The greatest Star Trek movie of all time has got to be “The Wrath of Khan,” it is not only the most famous Star Trek film, it is one of the definitive films of the genre, with one of the most singular villains in all of film.
Khan is a bad dude who, on his own, brings the brass of the Enterprise to their knees.It is not a coincidence that the most recent installment, “Into Darkness,” reached to Ricardo Montalban for inspiration, they know that to raise the stakes, they needed a villain who could threaten Kirk and Spock with something more interesting than an armada, something more Machiavellian than mere mass murder.
That being said, maybe the 2009 reboot is actually the best Star Trek we’ve yet seen. Star Trek has seen film after film, and series after series, grab the hearts of sci-fi fans, but never has the Enterprise grabbed the public zeitgeist by the groin the way the Millennium Falcon and lightsabers have for almost forty straight years. The original series only lasted three seasons and, though later itinerations and the films have been ever present, it has never been on the same blockbuster level. It’s possible that the focus on statesmanship and intergalactic politics, while casting aside the high adrenaline dog fights and duels, was not only Star Trek’s most unique characteristic, but also its greatest weakness.
When J. J. Abrams took the helm of the property he made it clear his plan was to bring some Star Wars to Star Trek, and it has worked with two unequivocal blockbusters. Even though some would debate the success of “Into Darkness,” it still pulled in just under $500 million worldwide, a pretty decent haul for any movie not derived from James Cameron, DC or Marvel. It’s hard to argue against the success of fast paced action, hard hitting heroes and diabolical villains with global, or galactic, destruction on the brain.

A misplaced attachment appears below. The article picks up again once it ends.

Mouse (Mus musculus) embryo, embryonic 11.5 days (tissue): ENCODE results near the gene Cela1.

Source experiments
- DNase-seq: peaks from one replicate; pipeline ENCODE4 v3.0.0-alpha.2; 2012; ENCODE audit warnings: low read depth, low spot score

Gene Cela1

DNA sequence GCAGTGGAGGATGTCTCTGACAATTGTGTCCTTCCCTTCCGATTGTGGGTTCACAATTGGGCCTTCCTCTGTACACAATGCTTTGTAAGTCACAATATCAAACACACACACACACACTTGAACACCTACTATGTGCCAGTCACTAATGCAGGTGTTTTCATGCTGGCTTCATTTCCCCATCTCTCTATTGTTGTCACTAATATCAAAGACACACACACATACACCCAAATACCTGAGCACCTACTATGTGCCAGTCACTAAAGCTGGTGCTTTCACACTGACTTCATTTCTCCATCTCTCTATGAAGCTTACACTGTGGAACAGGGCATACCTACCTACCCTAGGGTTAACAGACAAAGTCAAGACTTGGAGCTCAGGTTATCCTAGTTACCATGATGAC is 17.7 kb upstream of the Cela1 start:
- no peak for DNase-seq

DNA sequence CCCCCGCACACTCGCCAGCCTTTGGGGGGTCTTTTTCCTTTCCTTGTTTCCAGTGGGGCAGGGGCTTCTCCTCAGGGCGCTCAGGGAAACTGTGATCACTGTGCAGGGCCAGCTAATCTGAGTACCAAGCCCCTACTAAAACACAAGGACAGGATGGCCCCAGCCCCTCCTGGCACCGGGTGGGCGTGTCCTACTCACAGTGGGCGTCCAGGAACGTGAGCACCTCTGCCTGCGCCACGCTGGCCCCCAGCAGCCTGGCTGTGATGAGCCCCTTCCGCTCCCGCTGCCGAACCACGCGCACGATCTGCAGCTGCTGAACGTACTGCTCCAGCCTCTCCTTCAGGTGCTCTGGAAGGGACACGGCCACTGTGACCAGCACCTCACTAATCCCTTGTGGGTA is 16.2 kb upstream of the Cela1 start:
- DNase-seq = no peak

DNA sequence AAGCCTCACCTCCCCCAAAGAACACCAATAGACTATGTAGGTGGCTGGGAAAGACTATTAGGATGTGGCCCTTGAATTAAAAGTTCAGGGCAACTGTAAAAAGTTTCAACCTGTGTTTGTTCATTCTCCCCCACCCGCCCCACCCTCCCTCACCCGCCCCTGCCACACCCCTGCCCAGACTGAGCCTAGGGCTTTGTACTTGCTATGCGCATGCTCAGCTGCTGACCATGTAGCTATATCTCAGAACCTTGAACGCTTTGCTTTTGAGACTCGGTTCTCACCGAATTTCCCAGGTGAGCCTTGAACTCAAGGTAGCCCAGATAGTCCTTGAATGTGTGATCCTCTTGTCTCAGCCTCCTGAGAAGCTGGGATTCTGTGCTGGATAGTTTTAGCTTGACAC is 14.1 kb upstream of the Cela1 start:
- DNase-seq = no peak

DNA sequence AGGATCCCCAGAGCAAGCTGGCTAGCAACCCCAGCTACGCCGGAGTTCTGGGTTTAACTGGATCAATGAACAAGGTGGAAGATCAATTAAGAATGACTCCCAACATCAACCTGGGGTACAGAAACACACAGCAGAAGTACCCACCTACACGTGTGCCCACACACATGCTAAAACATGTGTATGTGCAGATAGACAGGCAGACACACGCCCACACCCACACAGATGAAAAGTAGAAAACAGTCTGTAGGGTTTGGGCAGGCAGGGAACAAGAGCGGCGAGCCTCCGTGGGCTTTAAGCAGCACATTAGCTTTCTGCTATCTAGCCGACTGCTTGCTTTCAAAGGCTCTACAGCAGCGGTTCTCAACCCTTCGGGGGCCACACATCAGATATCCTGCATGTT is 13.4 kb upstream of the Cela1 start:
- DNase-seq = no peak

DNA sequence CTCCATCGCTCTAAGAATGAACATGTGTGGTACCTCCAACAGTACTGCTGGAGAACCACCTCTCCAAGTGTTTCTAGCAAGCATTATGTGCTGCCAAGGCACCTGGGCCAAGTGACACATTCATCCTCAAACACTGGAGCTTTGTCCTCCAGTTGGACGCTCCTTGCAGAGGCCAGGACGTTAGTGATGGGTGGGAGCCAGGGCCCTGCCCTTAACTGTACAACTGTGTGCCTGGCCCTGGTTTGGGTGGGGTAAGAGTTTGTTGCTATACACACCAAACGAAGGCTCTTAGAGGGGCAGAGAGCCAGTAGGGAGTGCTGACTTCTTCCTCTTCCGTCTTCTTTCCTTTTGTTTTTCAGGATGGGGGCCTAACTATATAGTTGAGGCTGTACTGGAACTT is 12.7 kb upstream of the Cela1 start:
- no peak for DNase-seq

Then again, perhaps the answer is less obvious than the first and also less cynical than the latter. The Transformers films may be blockbuster but it is difficult to find fans of the filmmaking. Ratcheted up excitement and seizure inducing effects can rarely replicate the lasting success of truly brilliant story telling.
What makes Star Trek unique amongst the sci fi/fantasy bombast is their subtle, political battles, their interpersonal stories and parables that speak to people across generations, similar to great literature or HBO’s Game of Thrones. For that reason I would argue the finest of the Star Trek films is “VI:The Undiscovered Country.”
The final appearance of the original cast on screen together was also their finest hour. With a story paralleling the end of the cold war, political turmoil abounds as the Klingons sue for peace and the Federation acquiesces before saboteurs almost cause both sides plans for peace to collapse. Kirk and Spock must do what they do best, find a way to save two civilizations in the face of dangers far more complicated that a mad man hell bent on evil.